To learn more about HvAP2, we screened the BWNILs for loss-of-function HvAP2 alleles, focusing on mutants with introgressions that overlapped HvAP2 (Druka et al., 2011; Houston et al., 2013). We selected the BW381 line containing the gigas1.a locus (Greek for giant), originally isolated in the cultivar Golden Melon (Tsuchiya, 1962; Franckowiak, 1995; Druka et al., 2011; Table S1). BW381 (hereafter called gigas1.a) showed multiple elongated features compared with the recurrent parent cultivar Bowman (Fig. 1; Table S2). Spike internodes were longer (P=0.036), causing less dense, or laxatum, spikes, glumes were 20% longer (P=0.028) and lemmas and paleas were 50% longer (P≤0.001), shifting the gigas1.a spikelet shape from wedge to lance-shaped (Fig. 1A-D,F,G; Fig. S1A-C; Table S2). Adaxial lemma epidermal cell length in gigas1.a was increased 52% compared with Bowman (P≤0.001, Fig. S1D), suggesting that increased cell elongation explained longer gigas1.a lemmas, although these cells were also 16% wider compared with Bowman (P≤0.001; Fig. S1E). In Bowman and most cultivated barleys, lemma and glume tips have thin projections called awns; the lemma awn is longer, with a distinct boundary from the lemma (Fig. 1C,E). Glume awns in gigas1.a were 50% longer compared with those of Bowman (P<0.001; Fig. 1C,E,G; Table S2) yet lemma awns in gigas1.a were 23% shorter (P≤0.001), with a less distinct lemma-awn boundary (Fig. 1C,E,F; Table S2), two glume awn-like features. Lodicules in gigas1.a developed ectopic distal lamina (Fig. 1H,I), associated with extreme open-flowering (Fig. S1F), and were decorated with glume-like hairs (Fig. 1J; Fig. S1G,H). We observed that gigas1.a stigmas had fewer, shorter papillae branches in contrast to feathery ‘plumose’ stigmas of Bowman (Fig. 1K), which may contribute to reduced seed set in gigas1.a, as previously reported (Tsuchiya, 1962). Grain length in gigas1.a mirrored the longer hulls and increased by 47% compared with Bowman (P≤0.001; Fig. 1L-N; Table S2). Pericarp epidermal cells in gigas1.a were only 16% longer compared with Bowman, as well as 23% wider (P≤0.001; Fig. S2B,C), suggesting that changes in grain length likely involves increases in cell size and cell number. However, gigas1.a thousand grain weight (TGW) increased only 7%, as gigas1.a grain was also narrower and thinner compared with Bowman (P≤0.001; Fig. 1M; Fig. S2; Table S2), although its lemma width was unchanged (Fig. S1A). Caryopses in gigas1.a were darker than Bowman (Fig. 1M), suggesting increased proanthocyanidins in the seed coat (Aastrup et al., 1984). We re-examined Zeo1.b for additional phenotypes, finding that Zeo1.b glumes often transform into lemmas (Fig. 1O) and that Zeo1.b grain is 8% wider compared with Bowman (P≤0.001; Fig. S2; Table S2). Although we did not observe differences in cell length or width in the adaxial lemma of Zeo1.b, the pericarp cells were 52% wider compared with Bowman (P≤0.001; Fig. S2C), suggesting that HvAP2 promotes medial cell expansion in the barley pericarp. Taken together, elongated glume-like organs, expanded cells, lax spikes, open-flowering and longer grain of gigas1.a contrasted with the closed-flowering, compressed growth, glume-to-lemma transformation and wider grain of Zeo1.b.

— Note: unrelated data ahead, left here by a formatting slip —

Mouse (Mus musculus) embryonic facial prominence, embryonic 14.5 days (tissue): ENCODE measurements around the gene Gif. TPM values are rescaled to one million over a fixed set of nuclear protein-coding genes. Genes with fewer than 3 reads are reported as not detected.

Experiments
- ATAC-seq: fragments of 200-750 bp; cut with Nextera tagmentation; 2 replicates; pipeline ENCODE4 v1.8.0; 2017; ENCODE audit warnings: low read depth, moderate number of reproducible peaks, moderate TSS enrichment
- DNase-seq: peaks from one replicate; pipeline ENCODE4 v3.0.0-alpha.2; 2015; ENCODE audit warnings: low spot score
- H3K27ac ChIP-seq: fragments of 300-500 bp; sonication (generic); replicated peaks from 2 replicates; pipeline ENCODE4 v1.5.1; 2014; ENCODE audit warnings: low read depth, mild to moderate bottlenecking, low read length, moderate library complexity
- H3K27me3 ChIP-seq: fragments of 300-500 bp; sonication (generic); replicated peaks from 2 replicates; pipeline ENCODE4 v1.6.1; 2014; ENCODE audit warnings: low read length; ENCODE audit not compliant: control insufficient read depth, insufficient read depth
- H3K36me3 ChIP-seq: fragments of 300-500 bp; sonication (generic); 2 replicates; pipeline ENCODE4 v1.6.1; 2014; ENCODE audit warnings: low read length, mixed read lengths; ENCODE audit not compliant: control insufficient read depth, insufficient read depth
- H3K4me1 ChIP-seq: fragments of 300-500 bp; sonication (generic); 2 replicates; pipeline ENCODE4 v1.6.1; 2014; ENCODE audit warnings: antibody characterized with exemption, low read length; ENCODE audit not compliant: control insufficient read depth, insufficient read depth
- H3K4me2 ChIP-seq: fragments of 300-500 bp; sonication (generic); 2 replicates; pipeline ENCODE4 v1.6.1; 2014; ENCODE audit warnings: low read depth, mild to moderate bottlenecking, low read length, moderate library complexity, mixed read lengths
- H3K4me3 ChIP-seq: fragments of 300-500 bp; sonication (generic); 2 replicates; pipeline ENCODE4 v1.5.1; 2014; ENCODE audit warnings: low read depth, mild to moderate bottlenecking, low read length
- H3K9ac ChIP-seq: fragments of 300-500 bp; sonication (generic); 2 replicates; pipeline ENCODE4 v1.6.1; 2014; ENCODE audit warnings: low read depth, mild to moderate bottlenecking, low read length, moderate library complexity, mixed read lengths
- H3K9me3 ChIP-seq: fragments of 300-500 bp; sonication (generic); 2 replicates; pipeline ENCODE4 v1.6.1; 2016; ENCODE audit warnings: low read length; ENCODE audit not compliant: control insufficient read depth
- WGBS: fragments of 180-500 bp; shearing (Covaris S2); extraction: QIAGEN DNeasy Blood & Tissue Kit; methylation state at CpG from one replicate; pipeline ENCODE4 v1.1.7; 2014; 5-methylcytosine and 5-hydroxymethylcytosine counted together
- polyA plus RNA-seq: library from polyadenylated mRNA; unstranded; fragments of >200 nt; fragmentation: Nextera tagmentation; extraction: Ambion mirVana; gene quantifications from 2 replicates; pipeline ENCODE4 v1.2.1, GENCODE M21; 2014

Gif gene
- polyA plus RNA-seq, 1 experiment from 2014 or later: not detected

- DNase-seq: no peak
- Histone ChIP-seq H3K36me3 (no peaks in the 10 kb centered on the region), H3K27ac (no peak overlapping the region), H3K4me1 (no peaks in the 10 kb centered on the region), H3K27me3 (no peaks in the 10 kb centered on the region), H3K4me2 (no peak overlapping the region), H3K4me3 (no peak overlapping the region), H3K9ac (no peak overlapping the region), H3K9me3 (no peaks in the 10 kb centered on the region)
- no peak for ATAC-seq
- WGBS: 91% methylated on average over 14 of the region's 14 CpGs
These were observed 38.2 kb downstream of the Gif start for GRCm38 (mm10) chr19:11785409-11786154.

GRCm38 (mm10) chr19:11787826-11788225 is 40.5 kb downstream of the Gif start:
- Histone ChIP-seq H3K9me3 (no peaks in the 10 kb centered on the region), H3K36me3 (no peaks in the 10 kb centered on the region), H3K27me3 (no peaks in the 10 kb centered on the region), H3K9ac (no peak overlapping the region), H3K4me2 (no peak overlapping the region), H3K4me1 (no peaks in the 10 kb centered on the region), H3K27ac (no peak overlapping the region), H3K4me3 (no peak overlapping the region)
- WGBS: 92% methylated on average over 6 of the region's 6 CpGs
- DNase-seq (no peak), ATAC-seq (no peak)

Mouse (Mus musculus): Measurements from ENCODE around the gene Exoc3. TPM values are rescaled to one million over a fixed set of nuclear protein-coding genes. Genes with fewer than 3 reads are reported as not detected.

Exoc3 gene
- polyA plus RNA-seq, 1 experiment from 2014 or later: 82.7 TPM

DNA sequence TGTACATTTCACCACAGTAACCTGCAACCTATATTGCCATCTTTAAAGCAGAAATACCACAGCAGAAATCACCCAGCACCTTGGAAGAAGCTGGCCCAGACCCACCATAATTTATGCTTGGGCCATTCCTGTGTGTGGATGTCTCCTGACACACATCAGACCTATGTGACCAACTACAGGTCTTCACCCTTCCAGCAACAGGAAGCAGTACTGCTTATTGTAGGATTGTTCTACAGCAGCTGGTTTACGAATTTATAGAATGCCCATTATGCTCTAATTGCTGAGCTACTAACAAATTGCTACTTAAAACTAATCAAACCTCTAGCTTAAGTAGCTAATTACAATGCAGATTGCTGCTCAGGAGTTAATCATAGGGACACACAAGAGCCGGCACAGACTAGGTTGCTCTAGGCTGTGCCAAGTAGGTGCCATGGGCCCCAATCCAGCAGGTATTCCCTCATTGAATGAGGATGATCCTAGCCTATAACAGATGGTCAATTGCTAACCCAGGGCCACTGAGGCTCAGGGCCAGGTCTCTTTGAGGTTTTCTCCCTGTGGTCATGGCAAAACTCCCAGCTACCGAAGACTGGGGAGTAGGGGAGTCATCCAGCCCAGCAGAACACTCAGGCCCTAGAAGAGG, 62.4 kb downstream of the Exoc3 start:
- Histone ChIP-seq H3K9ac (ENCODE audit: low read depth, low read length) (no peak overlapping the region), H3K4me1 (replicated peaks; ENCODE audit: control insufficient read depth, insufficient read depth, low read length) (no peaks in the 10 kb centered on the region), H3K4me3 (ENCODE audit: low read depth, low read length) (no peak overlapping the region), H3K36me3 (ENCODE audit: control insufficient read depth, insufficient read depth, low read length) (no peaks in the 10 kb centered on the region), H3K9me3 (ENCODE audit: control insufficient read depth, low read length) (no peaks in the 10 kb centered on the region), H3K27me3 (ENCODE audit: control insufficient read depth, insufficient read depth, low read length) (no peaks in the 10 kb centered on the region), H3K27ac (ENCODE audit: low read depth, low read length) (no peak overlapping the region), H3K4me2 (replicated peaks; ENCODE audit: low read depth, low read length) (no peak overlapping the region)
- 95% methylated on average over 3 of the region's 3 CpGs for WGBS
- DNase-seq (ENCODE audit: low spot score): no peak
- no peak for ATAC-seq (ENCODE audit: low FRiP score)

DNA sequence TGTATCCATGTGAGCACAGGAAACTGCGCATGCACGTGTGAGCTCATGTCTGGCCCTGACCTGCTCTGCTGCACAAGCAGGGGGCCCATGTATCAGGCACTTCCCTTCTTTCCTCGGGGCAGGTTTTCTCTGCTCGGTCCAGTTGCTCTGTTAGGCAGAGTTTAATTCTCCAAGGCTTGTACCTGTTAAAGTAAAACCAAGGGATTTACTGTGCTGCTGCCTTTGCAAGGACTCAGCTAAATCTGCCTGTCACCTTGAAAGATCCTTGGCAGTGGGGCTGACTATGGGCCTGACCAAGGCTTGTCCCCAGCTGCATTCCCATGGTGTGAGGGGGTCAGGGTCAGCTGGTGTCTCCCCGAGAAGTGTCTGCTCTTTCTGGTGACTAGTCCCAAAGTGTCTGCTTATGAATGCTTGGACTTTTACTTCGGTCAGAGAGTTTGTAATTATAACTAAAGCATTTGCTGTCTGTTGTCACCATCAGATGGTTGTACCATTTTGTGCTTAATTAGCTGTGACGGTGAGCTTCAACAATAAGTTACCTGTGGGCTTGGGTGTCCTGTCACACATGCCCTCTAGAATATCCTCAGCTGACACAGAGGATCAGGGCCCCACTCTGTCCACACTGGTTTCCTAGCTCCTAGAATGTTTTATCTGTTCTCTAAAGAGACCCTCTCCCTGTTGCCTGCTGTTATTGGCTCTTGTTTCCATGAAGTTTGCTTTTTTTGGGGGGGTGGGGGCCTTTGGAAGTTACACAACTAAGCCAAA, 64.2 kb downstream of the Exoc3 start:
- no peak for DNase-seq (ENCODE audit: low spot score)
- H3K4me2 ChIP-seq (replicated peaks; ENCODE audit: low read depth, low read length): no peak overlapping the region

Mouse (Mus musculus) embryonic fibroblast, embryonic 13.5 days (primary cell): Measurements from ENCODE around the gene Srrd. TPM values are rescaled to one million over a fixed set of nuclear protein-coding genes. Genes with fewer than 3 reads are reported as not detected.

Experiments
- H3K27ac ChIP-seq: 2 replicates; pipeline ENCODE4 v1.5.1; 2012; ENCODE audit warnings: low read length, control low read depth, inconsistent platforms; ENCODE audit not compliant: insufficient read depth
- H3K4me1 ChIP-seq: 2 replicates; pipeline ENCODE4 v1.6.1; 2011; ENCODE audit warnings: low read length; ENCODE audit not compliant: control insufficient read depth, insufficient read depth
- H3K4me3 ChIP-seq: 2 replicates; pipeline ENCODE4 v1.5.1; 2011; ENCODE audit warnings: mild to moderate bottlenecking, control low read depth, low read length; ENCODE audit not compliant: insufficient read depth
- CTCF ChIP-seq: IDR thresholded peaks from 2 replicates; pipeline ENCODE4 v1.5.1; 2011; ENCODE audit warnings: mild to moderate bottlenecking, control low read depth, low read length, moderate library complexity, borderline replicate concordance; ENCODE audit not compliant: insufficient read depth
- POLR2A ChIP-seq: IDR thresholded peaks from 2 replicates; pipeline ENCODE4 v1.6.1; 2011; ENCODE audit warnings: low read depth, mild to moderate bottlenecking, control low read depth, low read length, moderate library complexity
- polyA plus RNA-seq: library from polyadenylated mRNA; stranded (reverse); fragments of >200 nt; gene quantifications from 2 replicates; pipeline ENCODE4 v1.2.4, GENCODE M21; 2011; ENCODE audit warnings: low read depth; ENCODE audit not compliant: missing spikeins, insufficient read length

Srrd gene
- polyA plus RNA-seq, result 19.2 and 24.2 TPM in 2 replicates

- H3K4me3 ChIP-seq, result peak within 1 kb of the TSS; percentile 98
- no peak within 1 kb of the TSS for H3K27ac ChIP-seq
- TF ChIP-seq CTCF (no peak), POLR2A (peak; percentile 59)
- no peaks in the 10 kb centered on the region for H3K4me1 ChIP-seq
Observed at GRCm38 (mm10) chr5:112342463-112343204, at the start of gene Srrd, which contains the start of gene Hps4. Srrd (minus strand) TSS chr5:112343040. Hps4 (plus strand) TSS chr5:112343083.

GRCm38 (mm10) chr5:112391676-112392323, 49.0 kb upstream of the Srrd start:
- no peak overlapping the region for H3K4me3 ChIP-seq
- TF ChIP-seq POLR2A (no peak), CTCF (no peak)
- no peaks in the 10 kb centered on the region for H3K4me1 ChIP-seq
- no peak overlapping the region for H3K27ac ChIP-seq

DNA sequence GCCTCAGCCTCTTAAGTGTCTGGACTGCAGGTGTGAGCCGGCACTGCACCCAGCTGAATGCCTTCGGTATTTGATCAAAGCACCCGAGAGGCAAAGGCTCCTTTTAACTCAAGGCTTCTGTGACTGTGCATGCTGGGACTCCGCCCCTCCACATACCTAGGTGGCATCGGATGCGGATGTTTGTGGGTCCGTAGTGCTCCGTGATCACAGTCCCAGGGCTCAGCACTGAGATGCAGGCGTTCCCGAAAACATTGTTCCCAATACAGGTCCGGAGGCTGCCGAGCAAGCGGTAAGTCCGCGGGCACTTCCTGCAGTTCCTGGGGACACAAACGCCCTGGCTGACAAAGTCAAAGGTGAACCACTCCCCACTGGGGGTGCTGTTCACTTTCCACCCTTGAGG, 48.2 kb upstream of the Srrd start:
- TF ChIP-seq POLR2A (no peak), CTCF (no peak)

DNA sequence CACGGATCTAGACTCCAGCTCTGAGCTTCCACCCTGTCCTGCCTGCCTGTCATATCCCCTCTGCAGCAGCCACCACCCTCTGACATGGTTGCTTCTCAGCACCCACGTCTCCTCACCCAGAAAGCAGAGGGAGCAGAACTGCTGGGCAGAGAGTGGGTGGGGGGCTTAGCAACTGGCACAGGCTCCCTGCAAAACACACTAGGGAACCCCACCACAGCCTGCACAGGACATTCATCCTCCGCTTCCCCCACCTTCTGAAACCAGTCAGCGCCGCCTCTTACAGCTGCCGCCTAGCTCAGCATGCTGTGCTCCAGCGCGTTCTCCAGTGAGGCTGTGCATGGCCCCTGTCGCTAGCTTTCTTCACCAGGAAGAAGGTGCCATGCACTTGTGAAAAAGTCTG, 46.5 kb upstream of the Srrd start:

gigas1.a phenotypes result from a deletion of HvAP2